A Home for All Seasons by Gavin Plumley - review by Adrian Tinniswood

Adrian Tinniswood

Call the Dendrochronologist

A Home for All Seasons


Atlantic Books 324pp £16.99

Afew years ago, Gavin Plumley and his husband, Alastair, bought a house in the Herefordshire village of Pembridge. It was a good choice: Pembridge is a famously attractive spot. In fact, Pevsner, in a rare burst of enthusiasm, declared it to be one of the prettiest villages in the county, on account of its abundance of black-and-white buildings, ‘hardly disturbed by Georgian brick, though disastrously disturbed by some recent filling stations’.

That was back in 1963. I don’t know if the filling stations are still disturbing the village, but if they are, there are plenty of compensations: a 14th-century church with, so the story goes, the marks of Cromwellian musket balls still showing in its west door; a spectacular pagoda-like bell house dating back to the 1200s; an early 16th-century market hall; 17th-century almshouses; and streets stacked to the gills with picturesquely wonky black-and-white houses. In a glorious throwback to the faux-antiquarian world of Osbert Lancaster’s Drayneflete, the Grade II-listed timber-framed tearoom, which used to be known as The Old Steps, is now called Ye Olde Steppes.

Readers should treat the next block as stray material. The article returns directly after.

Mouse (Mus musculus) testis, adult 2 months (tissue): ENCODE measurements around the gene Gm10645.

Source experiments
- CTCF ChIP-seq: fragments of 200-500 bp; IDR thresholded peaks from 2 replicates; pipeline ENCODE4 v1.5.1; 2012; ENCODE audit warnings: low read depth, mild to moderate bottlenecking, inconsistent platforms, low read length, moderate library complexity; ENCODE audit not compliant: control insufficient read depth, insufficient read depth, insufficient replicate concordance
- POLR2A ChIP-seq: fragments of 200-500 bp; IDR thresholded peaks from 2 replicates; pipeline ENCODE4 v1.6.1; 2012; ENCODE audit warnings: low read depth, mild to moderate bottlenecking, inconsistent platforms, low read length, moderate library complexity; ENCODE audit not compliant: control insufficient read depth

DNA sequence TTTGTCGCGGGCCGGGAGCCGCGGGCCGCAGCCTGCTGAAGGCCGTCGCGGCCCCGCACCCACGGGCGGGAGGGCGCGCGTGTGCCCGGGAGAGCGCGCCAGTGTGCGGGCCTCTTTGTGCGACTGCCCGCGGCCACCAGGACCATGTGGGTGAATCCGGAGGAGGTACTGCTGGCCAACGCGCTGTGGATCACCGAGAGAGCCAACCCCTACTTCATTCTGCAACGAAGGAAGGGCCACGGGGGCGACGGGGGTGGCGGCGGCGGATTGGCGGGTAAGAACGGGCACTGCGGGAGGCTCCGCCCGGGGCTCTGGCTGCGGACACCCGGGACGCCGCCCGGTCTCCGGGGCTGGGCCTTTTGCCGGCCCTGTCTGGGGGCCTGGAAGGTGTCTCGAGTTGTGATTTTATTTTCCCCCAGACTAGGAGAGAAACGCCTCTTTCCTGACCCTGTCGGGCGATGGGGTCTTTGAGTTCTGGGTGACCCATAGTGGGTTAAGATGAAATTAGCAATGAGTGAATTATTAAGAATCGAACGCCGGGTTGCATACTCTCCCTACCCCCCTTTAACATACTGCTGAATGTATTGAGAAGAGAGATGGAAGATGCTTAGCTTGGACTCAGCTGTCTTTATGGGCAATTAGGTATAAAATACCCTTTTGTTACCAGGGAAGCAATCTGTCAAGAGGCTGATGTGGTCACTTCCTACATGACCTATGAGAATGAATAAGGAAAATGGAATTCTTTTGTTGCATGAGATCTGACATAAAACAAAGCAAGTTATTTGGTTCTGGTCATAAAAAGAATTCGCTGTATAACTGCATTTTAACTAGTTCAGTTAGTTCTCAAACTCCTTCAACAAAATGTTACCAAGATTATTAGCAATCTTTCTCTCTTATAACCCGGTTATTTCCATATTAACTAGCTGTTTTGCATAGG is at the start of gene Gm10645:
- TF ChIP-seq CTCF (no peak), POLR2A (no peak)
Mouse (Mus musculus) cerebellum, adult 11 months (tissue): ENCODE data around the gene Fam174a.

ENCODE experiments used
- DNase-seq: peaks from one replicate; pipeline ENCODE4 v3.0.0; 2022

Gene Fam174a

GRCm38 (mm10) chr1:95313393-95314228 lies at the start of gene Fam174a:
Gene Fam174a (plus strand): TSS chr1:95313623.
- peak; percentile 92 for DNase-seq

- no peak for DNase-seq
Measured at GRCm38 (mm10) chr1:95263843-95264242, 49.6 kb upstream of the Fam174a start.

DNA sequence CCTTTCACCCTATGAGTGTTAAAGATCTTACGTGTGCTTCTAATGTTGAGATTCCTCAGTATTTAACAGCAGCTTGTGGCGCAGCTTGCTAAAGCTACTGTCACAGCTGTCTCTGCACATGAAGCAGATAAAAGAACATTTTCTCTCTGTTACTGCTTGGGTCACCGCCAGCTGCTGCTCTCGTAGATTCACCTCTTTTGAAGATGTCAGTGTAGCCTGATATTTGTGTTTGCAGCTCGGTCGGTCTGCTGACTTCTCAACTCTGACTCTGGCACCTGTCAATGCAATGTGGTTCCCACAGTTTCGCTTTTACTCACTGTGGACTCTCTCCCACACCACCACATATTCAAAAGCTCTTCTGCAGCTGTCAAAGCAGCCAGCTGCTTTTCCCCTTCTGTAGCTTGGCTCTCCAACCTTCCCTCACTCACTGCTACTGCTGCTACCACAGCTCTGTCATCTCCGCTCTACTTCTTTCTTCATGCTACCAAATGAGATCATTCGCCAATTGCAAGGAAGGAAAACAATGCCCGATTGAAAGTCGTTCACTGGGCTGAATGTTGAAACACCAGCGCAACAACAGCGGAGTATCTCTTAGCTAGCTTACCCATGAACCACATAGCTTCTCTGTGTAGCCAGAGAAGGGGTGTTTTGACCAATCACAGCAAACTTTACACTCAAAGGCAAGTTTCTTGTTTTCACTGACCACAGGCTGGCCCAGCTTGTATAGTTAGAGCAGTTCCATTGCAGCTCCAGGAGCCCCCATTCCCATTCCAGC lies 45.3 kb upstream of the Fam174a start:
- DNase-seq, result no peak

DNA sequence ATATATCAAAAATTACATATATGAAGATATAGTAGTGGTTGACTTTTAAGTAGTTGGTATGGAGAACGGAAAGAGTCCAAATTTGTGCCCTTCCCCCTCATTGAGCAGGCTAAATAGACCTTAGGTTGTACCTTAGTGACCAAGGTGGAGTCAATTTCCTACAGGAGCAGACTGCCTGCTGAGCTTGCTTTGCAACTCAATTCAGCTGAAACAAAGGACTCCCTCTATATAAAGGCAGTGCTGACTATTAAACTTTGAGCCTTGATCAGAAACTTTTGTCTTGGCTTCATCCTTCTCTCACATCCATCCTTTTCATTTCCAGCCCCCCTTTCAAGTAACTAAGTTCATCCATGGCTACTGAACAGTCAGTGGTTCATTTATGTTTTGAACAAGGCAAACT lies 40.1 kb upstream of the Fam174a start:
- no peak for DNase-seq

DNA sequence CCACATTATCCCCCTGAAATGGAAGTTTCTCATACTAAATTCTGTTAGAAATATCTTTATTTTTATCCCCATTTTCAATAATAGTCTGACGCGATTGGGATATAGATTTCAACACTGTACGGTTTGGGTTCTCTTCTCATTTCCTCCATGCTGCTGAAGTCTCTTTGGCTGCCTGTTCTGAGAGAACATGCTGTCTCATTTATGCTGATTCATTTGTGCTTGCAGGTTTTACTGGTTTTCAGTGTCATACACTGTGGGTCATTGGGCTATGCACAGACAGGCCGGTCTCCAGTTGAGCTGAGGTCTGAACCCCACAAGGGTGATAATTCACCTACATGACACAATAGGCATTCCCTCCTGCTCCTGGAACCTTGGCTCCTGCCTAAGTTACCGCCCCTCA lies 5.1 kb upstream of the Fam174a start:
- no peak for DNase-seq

Keen to fit in, yet sensitive to homophobia, Plumley and his husband soon came up against the harsh realities of life in a rural community. No one cared that they were gay, but the local farmer cared rather a lot that their parked car was blocking the way for

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